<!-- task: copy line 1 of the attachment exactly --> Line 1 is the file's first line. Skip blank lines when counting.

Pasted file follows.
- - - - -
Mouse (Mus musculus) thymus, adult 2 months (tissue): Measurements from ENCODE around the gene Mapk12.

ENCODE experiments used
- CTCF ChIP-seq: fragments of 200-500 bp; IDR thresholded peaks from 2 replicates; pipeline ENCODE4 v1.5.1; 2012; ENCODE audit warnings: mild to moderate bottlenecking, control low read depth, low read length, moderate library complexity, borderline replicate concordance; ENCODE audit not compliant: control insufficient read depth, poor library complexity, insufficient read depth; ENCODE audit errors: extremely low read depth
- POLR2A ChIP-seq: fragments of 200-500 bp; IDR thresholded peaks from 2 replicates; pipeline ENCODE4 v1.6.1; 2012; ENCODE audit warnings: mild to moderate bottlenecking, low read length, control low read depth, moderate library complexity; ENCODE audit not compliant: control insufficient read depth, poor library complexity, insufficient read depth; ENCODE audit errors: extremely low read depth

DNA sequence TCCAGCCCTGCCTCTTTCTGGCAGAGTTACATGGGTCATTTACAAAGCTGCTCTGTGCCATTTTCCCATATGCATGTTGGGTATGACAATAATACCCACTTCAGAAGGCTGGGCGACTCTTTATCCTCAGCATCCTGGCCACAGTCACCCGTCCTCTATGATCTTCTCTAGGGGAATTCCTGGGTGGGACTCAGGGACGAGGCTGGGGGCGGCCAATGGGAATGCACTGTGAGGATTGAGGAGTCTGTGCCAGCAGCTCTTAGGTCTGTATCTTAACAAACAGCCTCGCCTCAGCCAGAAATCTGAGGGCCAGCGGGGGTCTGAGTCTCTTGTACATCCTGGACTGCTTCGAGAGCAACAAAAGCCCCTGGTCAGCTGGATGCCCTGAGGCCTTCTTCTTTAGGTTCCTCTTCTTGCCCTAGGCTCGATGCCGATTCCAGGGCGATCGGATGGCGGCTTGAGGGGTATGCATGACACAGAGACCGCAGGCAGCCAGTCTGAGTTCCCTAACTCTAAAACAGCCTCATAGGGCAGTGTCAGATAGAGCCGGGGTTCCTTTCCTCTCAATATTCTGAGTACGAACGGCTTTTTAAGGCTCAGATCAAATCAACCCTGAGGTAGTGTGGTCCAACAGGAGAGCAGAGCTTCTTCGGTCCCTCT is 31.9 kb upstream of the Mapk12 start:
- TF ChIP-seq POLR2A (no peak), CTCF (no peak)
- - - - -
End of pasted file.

Mouse (Mus musculus) thymus, adult 2 months (tissue): Measurements from ENCODE around the gene Mapk12.